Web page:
Drums, it seems, have been a part of music for as long as there has been music. There’s just something about the lure of the beat that has always resonated with us – summonsing us sometimes to the dance, sometimes to the hunt, but always connecting somehow to that bit within us that, no matter how young we are, is as old as the hills.

It’s perhaps a bit surprising, then, that there has been relatively little music devoted solely to the power of drums and drumming. But two musicians have done just that have, in doing it, unearthed the power of the language not only of drums speaking to us but, perhaps even more, of drums speaking to one another.

Steve Reich’s Drumming was written in 1970-1. Daniel Menche’s Concussions in 2006.  Both are amazing works that, with all their similarities, give us very different perspectives on the productive power of rhythm.

Steve Reich is one of minimalism’s most important composers and Drumming is one of his most important works. But don’t confuse minimalism for simplicity, because Drumming is anything but simple. Its four Parts are all structured around a single 12/8 rhythmic bar, which is repeated over and over and over by the music’s dozen or so percussionists, each varying the speed just a little, so that the rhythms are constantly moving in and out of sync with one another.

The instruments vary from one part to the next – small tuned drums in the first part; marimbas and percussive voices in the second; glockenspiels, whistling and a piccolo in the third; and all of them together in the fourth.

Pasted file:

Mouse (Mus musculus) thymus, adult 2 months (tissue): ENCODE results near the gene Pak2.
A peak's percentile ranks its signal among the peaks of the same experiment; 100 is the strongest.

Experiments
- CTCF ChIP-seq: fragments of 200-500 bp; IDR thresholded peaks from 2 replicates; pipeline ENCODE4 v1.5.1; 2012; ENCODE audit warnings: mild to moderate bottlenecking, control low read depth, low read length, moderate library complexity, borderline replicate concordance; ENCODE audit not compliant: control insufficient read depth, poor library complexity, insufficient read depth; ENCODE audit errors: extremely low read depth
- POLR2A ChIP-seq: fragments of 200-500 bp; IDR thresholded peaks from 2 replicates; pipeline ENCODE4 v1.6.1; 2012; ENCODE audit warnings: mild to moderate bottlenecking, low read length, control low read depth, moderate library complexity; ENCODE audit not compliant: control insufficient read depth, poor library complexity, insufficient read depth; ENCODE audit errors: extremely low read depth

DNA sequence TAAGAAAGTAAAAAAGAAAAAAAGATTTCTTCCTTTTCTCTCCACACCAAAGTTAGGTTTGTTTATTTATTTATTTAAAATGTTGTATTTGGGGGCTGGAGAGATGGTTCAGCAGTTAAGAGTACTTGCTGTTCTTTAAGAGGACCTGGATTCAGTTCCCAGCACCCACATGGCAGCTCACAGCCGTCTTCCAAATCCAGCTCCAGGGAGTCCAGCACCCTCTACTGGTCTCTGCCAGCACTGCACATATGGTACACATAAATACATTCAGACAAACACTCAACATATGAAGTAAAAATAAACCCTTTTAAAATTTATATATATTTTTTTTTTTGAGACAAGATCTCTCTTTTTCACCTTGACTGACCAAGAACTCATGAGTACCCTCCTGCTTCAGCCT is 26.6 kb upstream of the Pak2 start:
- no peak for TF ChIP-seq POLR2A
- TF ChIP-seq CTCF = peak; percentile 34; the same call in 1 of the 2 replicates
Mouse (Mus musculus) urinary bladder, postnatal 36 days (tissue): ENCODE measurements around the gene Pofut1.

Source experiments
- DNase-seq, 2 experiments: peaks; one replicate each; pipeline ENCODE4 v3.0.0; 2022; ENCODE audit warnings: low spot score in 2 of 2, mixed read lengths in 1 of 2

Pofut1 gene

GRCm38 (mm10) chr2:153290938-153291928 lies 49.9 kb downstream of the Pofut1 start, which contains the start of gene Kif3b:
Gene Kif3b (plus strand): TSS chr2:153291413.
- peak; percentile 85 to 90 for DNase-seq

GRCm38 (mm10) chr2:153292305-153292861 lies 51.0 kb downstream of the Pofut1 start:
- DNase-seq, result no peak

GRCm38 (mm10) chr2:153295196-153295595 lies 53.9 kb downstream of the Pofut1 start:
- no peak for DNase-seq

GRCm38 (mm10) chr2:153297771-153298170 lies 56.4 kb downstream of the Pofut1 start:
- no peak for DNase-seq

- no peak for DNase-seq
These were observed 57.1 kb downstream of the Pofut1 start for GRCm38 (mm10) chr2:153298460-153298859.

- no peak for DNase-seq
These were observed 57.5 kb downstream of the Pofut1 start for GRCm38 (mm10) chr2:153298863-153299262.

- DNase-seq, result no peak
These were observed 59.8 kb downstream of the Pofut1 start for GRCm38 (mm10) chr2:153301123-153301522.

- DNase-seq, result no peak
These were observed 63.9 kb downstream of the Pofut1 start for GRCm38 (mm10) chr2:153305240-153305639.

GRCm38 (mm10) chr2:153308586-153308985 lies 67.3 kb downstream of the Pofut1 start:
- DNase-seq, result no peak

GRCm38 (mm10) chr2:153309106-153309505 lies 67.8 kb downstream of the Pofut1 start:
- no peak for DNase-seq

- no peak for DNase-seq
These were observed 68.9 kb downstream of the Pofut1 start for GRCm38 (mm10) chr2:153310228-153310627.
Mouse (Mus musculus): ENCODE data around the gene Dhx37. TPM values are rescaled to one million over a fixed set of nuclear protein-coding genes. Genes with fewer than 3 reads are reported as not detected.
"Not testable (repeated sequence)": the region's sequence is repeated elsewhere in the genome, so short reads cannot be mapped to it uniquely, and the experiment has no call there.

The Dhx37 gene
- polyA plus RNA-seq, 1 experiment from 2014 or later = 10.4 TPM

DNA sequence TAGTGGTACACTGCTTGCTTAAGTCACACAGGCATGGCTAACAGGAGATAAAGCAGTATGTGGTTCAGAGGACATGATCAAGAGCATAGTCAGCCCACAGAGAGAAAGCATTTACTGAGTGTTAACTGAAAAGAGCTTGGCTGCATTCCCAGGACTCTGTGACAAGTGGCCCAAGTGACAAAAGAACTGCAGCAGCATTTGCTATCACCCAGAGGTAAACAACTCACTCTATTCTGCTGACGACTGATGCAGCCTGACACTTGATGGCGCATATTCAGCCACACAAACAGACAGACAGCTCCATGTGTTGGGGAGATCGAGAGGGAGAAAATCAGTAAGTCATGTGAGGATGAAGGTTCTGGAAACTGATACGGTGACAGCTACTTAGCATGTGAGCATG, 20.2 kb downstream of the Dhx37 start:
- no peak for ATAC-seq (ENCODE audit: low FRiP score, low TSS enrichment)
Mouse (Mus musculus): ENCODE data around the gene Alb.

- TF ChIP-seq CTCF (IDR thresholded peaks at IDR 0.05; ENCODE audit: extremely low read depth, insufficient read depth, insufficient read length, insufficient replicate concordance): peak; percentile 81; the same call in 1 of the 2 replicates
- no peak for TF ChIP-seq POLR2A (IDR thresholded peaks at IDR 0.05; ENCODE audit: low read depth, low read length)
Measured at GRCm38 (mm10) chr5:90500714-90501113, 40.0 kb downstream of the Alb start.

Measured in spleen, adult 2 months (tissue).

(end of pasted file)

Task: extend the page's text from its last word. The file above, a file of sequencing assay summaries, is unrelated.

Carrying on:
The effect is staggering, hypnotic.  From its very opening notes the music takes you to the edge of your seat, as you wait and anticipate the next shift in the players’ sync, and settle yourself into the new rhythm it creates, while waiting for it to change again and morph into something new: all the time the music’s core DNA staying steadfastly the same. It’s like looking at an image through a mass of mirrors – everything reflecting everything else.

The technique is called ‘phasing’ and Steve Reich used it in a lot of his music, but probably nowhere more compellingly than here, where you see a fascinating kaleidoscope of rhythm, where everything changes and everything stays the same.

While Daniel Menche’s work is the later of the two, it is also the more primal. Its incessant beats build and shift over and on each other with an unrelenting intensity, like the sounds of primordial rain pelting on the inert rock of a new Earth, before life had appeared – or perhaps of the vengeful nuclear rain that will fall when everything is destroyed and gone. The pulses cross each other and form new pulses, the echoes of beats bouncing off the echoes of others; electronic drums pounding, pounding in a thickly, densely harmonised chorus of rhythm. Sometimes the sounds are like the thump of hammers on drums, sometimes they thrash like the clang of metal on metal, but always, always, their energy is unyielding, uncompromising, driving the music onwards in an unstoppable frenzy.

The music is spread over 2 CDs, twenty tracks and almost two hours, but it plays as a seamless whole, as if each beat, and each chain of beats, grows out of the one before it and into the one that follows it. The album’s inside cover tells you to ‘flex your muscles’ – but, really, this music does it for you. You can feel your biceps tightening as you listen.

Both Drumming and Concussions are commanding testimony to the endless, fathomless power of rhythm – to the vibrant, towering life that rhythm creates when it is set free to breed from itself.  Those drums that have beaten since time immemorial are just the seed. Steve Reich and Daniel Menche have given just a glimpse of the tremendous, terrifying lushness of the fruit.